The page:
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Legal uses of property in a specific geographical location.


Zoning refers to the control of land use for the purpose of promoting a city’s overall health, welfare, and economic development.

Zoning laws prevent or promote specific types of land use and their development, including the maximum amount permitted in certain areas. These laws also map out land use.

The various categories of land use include:





mixed use

public use


Zoning categories are described through a system of letters and numbers. For example, residential is categorized as “R”, commercial as “C”, and industrial as “I”. These letters usually have a corresponding number which indicates the amount of units that can be built, their use, and the maximum permitted square footage size.

For example, an “R-2” means that a property is zoned as a residential unit and can have up to two separate units.

Zoning laws may also limit the types of structures that can be built. It does this by providing standards for square footage, height, safety codes, parking, alley ways, entrances, side entrances and other factors.

Zoning laws are implemented by a city or county’s Planning Department. The Department is responsible for balancing public welfare with the rights of individual property owners. It must constantly reevaluate land use as a city’s population grows and conditions change.

The Planning Department also has police power, which means it has the ability to claim eminent domain over a property owner’s land.

Rezoning means changing zoning policy.

Downzoning alters an area’s land use to be less dense and/or developed. More simply, it “downsizes” an area.

For example, a city may rezone an area with large apartment buildings in order to rebuild the area with smaller single-family homes and businesses. The city planning office may utilize new zoning laws to prevent overgrowth of cities.

Upzoning refers to when a city changes zoning laws in order to develop higher value and/or more dense land use. For example, upzoning may change an area from industrial use to residential.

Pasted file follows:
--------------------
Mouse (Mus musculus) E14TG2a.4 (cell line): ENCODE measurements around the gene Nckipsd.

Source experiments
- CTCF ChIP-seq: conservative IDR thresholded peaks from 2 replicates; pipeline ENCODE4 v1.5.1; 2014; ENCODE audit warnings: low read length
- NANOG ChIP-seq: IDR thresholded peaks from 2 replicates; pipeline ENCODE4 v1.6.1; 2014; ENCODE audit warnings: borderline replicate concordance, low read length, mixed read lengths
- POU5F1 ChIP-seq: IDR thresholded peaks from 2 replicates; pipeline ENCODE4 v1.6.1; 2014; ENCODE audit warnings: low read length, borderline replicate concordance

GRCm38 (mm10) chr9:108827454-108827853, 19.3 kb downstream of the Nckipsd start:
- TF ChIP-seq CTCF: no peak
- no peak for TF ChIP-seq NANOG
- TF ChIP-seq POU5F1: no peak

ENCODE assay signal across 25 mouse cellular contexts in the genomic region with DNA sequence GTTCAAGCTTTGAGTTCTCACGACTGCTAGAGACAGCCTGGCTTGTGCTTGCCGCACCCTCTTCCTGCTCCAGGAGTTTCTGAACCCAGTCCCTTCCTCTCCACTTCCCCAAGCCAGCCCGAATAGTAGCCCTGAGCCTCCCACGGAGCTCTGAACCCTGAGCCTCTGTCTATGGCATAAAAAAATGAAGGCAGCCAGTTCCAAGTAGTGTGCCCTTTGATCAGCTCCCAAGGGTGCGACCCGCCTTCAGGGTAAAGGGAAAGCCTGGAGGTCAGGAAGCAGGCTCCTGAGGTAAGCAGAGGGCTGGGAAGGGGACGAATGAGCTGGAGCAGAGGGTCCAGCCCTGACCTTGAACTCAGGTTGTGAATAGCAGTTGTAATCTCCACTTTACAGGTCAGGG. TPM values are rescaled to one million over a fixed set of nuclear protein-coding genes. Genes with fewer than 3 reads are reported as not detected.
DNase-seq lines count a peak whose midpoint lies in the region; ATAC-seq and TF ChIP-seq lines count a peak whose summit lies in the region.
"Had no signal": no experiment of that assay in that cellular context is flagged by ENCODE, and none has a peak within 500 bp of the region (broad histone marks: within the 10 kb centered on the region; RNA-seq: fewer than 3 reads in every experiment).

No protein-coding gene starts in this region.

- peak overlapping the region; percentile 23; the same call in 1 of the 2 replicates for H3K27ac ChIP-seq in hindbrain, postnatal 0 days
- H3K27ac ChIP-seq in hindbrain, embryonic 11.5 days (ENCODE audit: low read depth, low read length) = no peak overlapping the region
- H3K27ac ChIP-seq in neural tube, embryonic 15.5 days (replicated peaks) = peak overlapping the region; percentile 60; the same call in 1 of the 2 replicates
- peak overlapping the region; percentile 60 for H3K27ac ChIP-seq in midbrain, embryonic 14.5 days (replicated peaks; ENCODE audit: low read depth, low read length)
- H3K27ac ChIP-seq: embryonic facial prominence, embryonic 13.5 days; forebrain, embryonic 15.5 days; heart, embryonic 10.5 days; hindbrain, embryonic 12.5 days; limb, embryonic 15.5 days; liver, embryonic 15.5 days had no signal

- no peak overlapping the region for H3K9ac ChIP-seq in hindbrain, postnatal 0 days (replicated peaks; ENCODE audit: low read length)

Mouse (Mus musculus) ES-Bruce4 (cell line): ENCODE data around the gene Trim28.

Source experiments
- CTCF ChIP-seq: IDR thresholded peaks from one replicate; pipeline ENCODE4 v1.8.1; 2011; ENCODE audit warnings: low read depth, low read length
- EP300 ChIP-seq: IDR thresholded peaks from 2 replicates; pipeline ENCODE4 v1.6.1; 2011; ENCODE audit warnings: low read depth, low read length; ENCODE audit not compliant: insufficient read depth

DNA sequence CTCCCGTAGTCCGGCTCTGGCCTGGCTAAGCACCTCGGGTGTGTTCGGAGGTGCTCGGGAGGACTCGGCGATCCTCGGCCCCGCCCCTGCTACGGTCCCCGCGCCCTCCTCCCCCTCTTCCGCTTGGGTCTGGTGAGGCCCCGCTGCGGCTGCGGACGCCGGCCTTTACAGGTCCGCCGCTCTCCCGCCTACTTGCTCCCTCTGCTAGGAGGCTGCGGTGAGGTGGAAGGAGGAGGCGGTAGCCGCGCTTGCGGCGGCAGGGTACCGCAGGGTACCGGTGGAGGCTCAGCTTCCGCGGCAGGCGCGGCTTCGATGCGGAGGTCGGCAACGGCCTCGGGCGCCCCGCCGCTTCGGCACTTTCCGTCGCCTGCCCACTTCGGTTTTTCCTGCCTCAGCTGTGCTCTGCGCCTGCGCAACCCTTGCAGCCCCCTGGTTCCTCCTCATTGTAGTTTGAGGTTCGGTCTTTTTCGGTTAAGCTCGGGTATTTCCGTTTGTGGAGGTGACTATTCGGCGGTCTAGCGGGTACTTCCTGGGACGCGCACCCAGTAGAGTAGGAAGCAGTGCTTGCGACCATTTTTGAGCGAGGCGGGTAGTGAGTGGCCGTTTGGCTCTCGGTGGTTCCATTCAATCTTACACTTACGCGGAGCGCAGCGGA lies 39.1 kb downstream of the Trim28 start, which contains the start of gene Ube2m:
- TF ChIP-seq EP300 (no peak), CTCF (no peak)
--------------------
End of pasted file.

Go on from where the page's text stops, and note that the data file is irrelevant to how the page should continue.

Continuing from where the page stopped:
Alterations to existing zoning laws must be disputed in public hearings so as to provide the public — including property owners, tenants, and businesses — with an opportunity to express their views. A court has the ability to override a Planning Department’s zoning laws if they are deemed overly burdensome to the public. However, a property owner can only bring legal suit after he or she has attempted to change a zoning law through public hearings and other methods of appeal.

There has never been a successful prosecution in the State of California for zoning-related damages. Federal courts generally disagree with the state regarding compensation, however. Therefore, a plaintiff has a better chance of being awarded zoning-related damages in cases that are brought to the federal level.

Case Law As It Relates to Zoning

Case Review: Southern Burlington NAACP v. Township of Mount Laurel (1975)

The case, Southern Burlington NAACP v. Township of Mount Laurel (1975) 67 N.J. 151., involved a dispute regarding a restrictive zoning requirement.

A town (Mount Laurel) had restrictive zoning measures, including building size requirement and minimum lot square footage. The town claimed these restrictive measures were created to promote the ecological health of the town. A civil rights organization (Southern Burlington NAACP) alleged that it was impossible for poor income households to adhere to such restrictive requirements and thus, they were being denied access to living in the town. They sued the city.

The case went to the New Jersey Supreme Court. The Supreme Court ruled in favor of the NAACP, indicating that ecological or environmental reasons was not a valid reason to limit single family housing.